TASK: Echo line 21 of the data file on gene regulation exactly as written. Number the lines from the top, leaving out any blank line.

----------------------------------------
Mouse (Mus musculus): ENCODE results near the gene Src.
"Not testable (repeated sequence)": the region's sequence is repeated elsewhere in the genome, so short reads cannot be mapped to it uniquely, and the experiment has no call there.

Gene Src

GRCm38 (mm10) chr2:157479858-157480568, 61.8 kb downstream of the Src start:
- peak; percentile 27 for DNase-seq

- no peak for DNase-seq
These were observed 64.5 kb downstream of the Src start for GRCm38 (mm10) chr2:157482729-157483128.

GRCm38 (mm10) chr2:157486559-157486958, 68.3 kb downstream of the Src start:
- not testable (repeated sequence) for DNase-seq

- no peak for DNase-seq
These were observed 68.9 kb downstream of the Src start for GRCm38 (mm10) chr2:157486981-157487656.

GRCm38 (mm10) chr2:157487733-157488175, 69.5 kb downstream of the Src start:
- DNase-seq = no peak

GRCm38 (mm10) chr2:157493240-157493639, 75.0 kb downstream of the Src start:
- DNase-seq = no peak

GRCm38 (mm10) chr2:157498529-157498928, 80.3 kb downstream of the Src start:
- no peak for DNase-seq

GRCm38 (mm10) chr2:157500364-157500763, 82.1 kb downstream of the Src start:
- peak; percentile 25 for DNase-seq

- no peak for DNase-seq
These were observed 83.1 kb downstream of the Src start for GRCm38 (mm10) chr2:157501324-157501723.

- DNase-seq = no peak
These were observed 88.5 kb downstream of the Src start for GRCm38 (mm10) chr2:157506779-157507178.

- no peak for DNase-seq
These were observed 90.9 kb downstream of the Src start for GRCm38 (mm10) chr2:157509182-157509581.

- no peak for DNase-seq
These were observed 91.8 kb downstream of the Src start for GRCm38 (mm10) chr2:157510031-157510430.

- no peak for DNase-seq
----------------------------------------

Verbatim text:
These were observed 83.1 kb downstream of the Src start for GRCm38 (mm10) chr2:157501324-157501723.